Studies of sales representatives have defined two aspects of motivation--status striving and accomplishment striving--and they are correlated with extraversion and conscientiousness, respectively. These two subsets of motivation lead to sales performance, although the data imply that status striving leads to performance and accomplishment striving leads to performance only indirectly via a relation between accomplishment striving and status striving (Barrick, Stewart, & Piotrowski, 2002). This study is questionable in that it studied sales representatives, who are likely required to be extraverted in order to succeed at their job. To say that extraverted sales representatives perform better is a bit redundant; shy sales people do not go far. Because extraversion is such an integral aspect of being a salesperson, this study does not lend much support for a general model or theory correlating the five-factor model with job performance.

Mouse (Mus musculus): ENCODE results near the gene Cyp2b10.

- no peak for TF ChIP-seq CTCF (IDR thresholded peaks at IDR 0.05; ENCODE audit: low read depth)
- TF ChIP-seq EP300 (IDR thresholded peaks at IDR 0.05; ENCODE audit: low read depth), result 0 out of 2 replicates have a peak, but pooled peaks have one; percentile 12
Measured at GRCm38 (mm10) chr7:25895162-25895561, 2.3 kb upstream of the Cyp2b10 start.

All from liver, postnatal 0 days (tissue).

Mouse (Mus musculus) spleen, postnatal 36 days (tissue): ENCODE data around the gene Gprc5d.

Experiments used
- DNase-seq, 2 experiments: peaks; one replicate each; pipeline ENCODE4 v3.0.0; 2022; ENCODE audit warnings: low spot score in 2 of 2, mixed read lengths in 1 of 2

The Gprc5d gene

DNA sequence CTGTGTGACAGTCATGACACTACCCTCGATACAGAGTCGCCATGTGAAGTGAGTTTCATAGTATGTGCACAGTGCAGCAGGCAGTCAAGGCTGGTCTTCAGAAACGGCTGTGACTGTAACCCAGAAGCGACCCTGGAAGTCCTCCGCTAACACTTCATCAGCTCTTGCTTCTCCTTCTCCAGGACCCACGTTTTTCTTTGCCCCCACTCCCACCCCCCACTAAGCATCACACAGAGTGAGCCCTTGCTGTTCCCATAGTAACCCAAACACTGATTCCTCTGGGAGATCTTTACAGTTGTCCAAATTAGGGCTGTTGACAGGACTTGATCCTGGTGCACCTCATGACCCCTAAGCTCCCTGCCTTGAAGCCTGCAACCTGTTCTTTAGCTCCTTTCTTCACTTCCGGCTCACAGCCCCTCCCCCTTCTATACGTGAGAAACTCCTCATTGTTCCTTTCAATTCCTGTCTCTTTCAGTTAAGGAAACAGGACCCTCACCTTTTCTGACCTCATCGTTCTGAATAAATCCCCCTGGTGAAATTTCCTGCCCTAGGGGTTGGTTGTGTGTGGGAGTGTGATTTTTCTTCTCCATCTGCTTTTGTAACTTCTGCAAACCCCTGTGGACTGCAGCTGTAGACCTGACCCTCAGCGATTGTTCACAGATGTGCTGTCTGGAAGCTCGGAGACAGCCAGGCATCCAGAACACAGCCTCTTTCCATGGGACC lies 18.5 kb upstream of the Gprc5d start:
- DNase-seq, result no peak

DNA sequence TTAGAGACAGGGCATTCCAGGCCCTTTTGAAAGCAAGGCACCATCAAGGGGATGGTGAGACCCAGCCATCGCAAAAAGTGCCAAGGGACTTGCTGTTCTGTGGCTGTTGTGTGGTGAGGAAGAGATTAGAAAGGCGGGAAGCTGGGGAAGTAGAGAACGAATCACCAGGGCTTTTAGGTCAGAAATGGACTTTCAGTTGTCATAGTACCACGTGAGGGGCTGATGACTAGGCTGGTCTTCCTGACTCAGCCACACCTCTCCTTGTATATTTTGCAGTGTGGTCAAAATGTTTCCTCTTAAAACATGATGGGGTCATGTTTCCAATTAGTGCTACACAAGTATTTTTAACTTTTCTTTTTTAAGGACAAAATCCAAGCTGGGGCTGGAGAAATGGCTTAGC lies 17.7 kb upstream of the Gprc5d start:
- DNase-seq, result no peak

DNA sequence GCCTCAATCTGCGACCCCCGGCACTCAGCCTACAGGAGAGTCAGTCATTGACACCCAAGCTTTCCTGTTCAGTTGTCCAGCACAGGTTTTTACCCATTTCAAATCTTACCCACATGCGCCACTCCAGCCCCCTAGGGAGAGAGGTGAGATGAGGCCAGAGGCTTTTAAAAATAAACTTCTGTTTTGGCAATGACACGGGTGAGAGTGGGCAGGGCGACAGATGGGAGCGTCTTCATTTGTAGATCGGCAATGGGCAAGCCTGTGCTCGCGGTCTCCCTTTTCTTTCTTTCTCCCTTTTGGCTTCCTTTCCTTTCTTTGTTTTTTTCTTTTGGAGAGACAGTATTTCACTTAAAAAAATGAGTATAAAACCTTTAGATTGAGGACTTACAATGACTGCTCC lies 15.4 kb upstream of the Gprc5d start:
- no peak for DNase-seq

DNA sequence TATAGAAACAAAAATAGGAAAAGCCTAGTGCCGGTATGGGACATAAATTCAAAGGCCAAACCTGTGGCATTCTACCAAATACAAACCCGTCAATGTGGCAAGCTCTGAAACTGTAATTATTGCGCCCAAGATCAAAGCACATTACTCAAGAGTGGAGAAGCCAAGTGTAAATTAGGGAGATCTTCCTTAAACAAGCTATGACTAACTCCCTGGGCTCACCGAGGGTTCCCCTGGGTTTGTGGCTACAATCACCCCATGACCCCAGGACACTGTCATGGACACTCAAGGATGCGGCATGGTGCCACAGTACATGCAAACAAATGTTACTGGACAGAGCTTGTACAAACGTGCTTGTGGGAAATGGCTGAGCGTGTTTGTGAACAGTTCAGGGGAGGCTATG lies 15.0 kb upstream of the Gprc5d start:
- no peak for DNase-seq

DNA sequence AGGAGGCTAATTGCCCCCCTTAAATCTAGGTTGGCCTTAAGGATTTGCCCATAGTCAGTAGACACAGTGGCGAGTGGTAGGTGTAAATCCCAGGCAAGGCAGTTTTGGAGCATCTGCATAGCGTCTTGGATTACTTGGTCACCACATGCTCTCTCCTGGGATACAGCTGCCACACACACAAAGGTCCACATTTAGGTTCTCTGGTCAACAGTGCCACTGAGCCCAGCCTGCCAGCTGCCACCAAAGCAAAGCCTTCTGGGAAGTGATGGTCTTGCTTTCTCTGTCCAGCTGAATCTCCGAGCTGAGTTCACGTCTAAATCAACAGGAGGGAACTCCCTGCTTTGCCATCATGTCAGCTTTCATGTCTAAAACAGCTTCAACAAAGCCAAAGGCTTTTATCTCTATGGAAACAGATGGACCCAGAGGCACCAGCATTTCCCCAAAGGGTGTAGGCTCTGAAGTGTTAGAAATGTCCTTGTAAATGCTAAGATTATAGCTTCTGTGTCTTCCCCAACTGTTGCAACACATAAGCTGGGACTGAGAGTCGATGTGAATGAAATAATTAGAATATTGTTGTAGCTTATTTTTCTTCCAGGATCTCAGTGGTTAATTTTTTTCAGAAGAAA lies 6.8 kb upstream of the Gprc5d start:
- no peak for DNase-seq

The five-factor model is correlated with overall level of job satisfaction experienced by employees. In general, satisfied employees are more likely to remain in a position and to avoid absences than are dissatisfied employees. Initial research indicated that neuroticism is negatively correlated with job satisfaction, whereas conscientiousness, extraversion, and agreeableness are positively correlated with job satisfaction. Openness to experience has a negligible impact on job satisfaction. Additional research, however, has only been able to replicate correlations among the factors of neuroticism and extraversion, with extraversion being positively correlated with job satisfaction and neuroticism being negatively correlated. This could be due to the social nature of the workplace (Judge, Heller, & Mount, 2002).
This finding may be due to the low level of arousability for extraverted individuals (Hebb's theory). If the workplace is a social environment, then extraverted employees are more likely to be at a low...
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